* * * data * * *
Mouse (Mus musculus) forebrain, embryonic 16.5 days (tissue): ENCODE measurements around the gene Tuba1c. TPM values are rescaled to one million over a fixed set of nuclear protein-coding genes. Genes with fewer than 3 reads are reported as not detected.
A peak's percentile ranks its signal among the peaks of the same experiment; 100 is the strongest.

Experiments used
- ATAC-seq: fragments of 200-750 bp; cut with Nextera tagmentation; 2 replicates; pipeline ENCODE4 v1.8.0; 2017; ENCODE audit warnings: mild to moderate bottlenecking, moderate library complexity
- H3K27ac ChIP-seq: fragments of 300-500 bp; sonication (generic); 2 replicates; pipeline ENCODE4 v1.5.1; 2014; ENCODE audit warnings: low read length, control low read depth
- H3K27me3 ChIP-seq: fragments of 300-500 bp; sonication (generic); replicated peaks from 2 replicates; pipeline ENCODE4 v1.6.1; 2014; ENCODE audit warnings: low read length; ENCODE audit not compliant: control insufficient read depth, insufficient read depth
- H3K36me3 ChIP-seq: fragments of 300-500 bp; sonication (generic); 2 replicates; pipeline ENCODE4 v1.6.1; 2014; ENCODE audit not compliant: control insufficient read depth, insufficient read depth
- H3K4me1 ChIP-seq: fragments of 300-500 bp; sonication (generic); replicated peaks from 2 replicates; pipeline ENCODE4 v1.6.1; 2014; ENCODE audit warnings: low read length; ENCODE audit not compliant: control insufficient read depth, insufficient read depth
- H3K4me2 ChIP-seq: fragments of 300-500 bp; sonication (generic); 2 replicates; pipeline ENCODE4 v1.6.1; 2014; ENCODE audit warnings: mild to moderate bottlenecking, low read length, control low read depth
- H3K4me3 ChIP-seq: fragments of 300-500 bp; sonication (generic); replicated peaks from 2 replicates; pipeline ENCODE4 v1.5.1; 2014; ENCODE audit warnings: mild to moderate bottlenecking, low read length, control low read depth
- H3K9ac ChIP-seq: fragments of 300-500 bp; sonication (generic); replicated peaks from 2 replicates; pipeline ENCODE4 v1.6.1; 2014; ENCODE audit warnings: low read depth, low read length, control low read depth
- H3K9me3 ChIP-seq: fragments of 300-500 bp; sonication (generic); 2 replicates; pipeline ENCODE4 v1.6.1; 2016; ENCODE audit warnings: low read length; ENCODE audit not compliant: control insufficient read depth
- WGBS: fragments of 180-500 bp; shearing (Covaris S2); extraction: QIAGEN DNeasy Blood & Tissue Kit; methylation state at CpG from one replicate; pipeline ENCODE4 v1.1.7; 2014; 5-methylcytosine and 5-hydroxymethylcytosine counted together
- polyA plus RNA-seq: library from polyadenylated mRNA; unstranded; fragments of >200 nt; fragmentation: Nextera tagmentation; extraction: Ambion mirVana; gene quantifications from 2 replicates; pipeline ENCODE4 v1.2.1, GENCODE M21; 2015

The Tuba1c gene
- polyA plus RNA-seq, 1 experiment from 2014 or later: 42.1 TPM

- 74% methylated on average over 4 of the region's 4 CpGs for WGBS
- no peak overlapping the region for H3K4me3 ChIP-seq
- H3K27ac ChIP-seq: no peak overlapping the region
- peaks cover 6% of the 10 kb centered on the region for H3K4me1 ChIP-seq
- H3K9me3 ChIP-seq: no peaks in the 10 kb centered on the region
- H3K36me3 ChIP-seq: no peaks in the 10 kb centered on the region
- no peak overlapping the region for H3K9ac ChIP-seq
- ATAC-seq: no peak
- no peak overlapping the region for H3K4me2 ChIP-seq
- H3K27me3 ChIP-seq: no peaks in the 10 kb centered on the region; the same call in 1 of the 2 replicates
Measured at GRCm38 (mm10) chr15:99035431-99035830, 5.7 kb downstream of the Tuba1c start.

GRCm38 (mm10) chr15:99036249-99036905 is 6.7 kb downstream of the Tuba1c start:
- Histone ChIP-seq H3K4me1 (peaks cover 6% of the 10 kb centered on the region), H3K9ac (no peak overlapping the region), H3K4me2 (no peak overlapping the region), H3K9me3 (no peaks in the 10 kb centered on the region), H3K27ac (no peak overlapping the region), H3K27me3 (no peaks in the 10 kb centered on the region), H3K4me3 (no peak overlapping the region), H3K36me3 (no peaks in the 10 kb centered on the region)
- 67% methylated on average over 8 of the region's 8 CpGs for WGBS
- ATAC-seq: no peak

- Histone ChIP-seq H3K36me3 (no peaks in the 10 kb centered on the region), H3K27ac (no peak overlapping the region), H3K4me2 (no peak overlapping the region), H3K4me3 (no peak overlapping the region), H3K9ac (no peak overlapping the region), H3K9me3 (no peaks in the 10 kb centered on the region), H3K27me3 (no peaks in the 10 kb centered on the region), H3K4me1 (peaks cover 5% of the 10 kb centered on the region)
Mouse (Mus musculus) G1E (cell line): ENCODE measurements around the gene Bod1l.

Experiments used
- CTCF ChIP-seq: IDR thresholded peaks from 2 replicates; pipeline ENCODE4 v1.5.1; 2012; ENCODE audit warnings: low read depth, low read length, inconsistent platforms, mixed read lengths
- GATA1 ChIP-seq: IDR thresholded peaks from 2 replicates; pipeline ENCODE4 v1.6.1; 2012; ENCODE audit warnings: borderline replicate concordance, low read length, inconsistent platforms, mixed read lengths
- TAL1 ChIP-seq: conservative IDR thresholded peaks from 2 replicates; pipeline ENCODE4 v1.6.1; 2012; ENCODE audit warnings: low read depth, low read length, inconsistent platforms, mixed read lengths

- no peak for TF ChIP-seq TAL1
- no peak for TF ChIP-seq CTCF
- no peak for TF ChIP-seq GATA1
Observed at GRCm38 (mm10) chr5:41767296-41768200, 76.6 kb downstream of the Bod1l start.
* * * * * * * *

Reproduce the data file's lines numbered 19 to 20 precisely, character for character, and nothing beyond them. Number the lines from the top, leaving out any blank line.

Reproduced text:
- H3K27ac ChIP-seq: no peak overlapping the region
- peaks cover 6% of the 10 kb centered on the region for H3K4me1 ChIP-seq